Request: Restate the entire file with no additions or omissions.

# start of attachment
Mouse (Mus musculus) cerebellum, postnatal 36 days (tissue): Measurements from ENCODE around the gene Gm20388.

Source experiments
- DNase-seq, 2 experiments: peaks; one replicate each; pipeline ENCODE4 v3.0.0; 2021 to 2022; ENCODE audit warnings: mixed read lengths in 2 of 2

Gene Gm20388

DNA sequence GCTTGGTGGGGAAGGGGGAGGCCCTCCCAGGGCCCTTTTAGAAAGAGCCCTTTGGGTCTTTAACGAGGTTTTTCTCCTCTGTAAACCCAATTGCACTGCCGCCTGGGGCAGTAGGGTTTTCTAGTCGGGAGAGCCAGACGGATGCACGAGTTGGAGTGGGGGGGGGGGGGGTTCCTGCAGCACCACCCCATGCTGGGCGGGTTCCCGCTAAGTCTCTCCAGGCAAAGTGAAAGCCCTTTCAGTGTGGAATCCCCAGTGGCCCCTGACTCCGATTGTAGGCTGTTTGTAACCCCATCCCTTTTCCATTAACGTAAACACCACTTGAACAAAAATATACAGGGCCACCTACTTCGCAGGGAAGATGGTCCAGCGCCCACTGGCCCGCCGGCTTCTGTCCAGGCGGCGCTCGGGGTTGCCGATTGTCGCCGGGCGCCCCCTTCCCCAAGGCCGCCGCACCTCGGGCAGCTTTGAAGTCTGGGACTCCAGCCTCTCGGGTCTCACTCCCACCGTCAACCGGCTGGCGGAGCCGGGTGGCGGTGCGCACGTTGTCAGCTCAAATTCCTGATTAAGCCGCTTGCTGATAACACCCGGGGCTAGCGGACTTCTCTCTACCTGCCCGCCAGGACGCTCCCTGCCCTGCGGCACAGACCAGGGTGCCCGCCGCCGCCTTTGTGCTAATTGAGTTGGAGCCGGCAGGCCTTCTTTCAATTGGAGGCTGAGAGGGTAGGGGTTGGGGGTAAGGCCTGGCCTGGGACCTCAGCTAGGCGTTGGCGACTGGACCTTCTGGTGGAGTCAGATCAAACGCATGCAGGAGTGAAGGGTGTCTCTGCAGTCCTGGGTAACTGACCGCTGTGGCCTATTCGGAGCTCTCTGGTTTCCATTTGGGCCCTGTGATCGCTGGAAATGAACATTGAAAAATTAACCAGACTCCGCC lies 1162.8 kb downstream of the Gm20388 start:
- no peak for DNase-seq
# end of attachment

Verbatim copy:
Mouse (Mus musculus) cerebellum, postnatal 36 days (tissue): Measurements from ENCODE around the gene Gm20388.

Source experiments
- DNase-seq, 2 experiments: peaks; one replicate each; pipeline ENCODE4 v3.0.0; 2021 to 2022; ENCODE audit warnings: mixed read lengths in 2 of 2

Gene Gm20388

DNA sequence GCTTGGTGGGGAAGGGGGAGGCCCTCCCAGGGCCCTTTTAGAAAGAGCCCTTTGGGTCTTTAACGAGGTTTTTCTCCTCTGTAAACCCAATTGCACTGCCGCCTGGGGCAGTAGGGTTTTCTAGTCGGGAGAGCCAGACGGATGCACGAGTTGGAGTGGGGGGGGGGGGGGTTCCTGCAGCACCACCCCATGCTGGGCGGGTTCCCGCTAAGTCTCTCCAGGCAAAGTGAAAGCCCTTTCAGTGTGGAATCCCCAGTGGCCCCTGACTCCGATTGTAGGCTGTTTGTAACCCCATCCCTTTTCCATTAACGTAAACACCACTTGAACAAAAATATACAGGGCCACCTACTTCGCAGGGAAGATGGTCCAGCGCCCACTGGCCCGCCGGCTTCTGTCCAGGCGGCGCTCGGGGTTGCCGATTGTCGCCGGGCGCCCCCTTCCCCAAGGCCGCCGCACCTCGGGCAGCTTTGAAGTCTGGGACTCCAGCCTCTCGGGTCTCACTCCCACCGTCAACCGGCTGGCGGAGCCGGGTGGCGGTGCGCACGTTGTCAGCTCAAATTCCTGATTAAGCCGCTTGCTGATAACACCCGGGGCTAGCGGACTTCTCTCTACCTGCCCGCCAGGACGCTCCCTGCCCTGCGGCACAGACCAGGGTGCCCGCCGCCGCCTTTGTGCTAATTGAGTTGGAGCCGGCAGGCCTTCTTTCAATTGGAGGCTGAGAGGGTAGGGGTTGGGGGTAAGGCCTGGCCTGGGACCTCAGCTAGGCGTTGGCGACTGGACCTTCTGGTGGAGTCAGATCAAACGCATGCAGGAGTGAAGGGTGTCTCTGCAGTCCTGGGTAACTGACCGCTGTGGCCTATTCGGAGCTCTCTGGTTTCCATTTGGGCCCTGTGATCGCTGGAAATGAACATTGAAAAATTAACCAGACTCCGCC lies 1162.8 kb downstream of the Gm20388 start:
- no peak for DNase-seq